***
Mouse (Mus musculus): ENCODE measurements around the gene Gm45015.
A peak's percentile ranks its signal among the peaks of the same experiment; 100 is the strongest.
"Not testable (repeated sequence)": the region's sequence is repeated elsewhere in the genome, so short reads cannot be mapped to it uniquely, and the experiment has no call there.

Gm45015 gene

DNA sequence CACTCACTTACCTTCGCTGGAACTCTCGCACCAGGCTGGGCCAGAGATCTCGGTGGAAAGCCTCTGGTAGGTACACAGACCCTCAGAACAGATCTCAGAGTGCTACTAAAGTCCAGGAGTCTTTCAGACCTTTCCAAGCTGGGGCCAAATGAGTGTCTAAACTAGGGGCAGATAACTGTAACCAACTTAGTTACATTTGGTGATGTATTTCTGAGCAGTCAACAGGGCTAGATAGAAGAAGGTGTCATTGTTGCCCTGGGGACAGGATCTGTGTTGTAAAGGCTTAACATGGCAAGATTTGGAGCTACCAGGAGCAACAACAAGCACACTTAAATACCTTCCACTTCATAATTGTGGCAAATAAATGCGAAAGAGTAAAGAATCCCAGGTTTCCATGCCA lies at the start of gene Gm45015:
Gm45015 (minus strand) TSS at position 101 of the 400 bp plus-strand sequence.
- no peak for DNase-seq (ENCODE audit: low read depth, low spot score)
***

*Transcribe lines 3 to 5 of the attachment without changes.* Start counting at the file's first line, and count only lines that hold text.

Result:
"Not testable (repeated sequence)": the region's sequence is repeated elsewhere in the genome, so short reads cannot be mapped to it uniquely, and the experiment has no call there.

Gm45015 gene

DNA sequence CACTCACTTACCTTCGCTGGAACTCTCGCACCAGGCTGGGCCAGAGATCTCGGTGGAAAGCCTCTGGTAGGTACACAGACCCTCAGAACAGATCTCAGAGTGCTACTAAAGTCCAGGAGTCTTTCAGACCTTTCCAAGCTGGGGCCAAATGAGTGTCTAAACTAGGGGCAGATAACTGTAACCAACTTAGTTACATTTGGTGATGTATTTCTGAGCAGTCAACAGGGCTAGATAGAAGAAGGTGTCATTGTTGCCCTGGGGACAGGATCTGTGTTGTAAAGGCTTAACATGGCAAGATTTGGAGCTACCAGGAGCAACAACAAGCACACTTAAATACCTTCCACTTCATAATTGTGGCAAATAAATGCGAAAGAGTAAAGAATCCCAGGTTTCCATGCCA lies at the start of gene Gm45015: